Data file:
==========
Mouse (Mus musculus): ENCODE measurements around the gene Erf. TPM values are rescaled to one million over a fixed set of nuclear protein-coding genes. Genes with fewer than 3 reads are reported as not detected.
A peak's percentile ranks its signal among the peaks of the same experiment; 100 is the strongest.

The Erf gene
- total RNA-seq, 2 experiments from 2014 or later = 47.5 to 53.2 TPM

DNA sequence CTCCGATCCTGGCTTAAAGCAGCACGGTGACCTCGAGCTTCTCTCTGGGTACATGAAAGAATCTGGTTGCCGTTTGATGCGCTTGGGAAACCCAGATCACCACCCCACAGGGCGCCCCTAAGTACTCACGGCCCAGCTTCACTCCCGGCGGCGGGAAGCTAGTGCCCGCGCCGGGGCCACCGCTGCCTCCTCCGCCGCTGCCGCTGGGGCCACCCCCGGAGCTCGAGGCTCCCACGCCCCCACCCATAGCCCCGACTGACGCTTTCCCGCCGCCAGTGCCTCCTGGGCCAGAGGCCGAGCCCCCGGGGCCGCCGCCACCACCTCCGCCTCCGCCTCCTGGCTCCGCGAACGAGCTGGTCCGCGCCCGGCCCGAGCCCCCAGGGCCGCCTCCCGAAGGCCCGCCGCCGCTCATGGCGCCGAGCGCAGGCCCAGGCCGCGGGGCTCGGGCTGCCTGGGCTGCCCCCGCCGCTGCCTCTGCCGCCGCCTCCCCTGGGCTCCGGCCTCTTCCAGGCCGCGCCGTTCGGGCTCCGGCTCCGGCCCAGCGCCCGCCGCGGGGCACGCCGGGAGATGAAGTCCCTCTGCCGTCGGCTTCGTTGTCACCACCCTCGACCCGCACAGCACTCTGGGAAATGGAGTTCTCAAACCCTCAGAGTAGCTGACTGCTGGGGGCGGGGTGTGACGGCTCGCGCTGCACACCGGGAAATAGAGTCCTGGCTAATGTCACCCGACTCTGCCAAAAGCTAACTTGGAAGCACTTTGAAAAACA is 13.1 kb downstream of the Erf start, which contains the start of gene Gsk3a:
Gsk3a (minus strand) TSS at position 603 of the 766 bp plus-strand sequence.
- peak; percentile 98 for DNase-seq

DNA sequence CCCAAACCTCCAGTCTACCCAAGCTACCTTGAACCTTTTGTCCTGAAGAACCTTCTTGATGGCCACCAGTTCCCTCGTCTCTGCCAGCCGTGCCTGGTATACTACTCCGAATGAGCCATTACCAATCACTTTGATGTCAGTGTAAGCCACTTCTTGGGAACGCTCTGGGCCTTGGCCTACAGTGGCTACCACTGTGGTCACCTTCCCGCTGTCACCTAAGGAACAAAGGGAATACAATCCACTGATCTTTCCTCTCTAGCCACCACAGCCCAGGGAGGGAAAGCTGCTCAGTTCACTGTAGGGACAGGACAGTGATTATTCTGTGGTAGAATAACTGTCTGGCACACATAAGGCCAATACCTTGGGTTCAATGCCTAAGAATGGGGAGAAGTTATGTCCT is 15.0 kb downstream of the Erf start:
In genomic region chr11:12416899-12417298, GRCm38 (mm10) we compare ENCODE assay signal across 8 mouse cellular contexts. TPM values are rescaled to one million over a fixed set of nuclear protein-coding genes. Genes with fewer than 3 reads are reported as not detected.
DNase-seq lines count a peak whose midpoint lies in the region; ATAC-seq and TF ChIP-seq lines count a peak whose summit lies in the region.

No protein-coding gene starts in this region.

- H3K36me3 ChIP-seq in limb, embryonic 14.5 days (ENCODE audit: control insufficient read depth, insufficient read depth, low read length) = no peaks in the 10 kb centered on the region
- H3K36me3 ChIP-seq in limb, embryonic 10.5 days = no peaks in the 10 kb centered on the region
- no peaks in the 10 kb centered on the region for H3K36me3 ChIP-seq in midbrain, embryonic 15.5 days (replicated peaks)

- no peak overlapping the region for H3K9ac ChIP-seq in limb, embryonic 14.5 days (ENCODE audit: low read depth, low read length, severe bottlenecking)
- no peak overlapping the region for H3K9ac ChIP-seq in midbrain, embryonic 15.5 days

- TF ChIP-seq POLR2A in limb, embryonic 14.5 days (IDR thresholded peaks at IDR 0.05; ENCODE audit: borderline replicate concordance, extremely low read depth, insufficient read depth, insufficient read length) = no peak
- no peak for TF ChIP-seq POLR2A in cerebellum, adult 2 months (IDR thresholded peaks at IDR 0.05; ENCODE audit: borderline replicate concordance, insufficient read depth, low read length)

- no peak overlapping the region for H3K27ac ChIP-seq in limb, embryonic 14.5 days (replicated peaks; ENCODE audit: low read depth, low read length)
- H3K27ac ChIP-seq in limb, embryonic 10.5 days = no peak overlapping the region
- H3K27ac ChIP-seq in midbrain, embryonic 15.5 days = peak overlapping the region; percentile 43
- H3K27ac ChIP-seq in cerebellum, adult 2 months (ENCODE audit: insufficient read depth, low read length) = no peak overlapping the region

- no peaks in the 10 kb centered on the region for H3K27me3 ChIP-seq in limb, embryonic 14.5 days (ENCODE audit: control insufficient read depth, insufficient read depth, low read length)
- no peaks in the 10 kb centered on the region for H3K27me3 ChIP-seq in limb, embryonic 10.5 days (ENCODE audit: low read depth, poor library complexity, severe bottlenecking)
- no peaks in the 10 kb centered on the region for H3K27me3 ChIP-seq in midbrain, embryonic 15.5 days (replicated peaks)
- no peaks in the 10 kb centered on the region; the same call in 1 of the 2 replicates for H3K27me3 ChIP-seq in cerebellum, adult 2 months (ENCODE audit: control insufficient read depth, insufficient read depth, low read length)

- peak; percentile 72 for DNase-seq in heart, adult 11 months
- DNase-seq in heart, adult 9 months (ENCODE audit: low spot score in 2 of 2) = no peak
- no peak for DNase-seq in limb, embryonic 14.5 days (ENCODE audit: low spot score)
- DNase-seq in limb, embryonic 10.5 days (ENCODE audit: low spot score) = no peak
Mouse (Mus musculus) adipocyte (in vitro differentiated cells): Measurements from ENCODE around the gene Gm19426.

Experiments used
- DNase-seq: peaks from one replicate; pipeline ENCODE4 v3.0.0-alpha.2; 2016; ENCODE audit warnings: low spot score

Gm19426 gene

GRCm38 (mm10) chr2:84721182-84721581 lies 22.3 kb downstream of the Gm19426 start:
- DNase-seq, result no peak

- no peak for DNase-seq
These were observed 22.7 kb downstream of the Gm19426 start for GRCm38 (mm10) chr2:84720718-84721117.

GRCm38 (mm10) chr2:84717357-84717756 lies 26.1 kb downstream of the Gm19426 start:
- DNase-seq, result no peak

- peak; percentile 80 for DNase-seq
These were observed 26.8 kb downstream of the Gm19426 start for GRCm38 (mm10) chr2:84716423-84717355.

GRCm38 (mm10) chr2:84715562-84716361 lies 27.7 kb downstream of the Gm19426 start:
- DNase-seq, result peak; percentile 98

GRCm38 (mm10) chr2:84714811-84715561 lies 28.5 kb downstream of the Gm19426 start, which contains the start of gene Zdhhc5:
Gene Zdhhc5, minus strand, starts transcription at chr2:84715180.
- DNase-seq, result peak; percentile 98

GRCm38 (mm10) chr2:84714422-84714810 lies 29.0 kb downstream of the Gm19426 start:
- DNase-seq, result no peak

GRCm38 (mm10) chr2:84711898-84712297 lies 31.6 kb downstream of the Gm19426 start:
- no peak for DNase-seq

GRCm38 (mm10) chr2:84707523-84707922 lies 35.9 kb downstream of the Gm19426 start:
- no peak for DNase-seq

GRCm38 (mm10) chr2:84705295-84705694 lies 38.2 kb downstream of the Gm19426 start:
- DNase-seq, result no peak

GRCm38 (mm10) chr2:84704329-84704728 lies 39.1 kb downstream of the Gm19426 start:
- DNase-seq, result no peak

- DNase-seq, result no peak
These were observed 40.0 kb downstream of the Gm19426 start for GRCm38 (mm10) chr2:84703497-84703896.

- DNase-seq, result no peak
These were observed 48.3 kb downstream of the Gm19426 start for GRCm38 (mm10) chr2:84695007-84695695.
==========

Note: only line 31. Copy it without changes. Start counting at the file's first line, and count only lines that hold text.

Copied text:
Mouse (Mus musculus) adipocyte (in vitro differentiated cells): Measurements from ENCODE around the gene Gm19426.